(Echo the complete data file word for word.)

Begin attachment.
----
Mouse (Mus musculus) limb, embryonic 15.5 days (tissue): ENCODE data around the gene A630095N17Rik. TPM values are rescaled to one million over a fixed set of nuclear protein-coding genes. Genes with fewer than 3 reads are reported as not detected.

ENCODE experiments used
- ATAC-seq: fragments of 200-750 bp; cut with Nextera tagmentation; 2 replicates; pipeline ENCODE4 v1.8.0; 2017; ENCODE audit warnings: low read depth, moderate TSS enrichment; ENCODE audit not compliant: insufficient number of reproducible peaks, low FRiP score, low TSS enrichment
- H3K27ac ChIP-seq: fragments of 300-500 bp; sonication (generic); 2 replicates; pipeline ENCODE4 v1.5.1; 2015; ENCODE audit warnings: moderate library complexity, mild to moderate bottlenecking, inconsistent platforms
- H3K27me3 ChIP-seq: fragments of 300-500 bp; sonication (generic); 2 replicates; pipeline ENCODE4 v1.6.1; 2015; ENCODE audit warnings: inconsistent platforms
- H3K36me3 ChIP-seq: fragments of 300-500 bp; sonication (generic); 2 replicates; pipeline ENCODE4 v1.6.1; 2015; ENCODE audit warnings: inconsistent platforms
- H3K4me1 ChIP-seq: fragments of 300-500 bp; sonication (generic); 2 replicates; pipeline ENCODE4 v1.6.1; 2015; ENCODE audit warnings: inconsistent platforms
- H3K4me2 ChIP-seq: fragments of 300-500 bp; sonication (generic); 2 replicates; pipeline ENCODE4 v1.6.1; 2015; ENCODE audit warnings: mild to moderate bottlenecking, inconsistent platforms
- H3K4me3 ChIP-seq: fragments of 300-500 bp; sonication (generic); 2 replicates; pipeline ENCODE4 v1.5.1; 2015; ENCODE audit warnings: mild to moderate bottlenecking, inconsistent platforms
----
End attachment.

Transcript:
Mouse (Mus musculus) limb, embryonic 15.5 days (tissue): ENCODE data around the gene A630095N17Rik. TPM values are rescaled to one million over a fixed set of nuclear protein-coding genes. Genes with fewer than 3 reads are reported as not detected.

ENCODE experiments used
- ATAC-seq: fragments of 200-750 bp; cut with Nextera tagmentation; 2 replicates; pipeline ENCODE4 v1.8.0; 2017; ENCODE audit warnings: low read depth, moderate TSS enrichment; ENCODE audit not compliant: insufficient number of reproducible peaks, low FRiP score, low TSS enrichment
- H3K27ac ChIP-seq: fragments of 300-500 bp; sonication (generic); 2 replicates; pipeline ENCODE4 v1.5.1; 2015; ENCODE audit warnings: moderate library complexity, mild to moderate bottlenecking, inconsistent platforms
- H3K27me3 ChIP-seq: fragments of 300-500 bp; sonication (generic); 2 replicates; pipeline ENCODE4 v1.6.1; 2015; ENCODE audit warnings: inconsistent platforms
- H3K36me3 ChIP-seq: fragments of 300-500 bp; sonication (generic); 2 replicates; pipeline ENCODE4 v1.6.1; 2015; ENCODE audit warnings: inconsistent platforms
- H3K4me1 ChIP-seq: fragments of 300-500 bp; sonication (generic); 2 replicates; pipeline ENCODE4 v1.6.1; 2015; ENCODE audit warnings: inconsistent platforms
- H3K4me2 ChIP-seq: fragments of 300-500 bp; sonication (generic); 2 replicates; pipeline ENCODE4 v1.6.1; 2015; ENCODE audit warnings: mild to moderate bottlenecking, inconsistent platforms
- H3K4me3 ChIP-seq: fragments of 300-500 bp; sonication (generic); 2 replicates; pipeline ENCODE4 v1.5.1; 2015; ENCODE audit warnings: mild to moderate bottlenecking, inconsistent platforms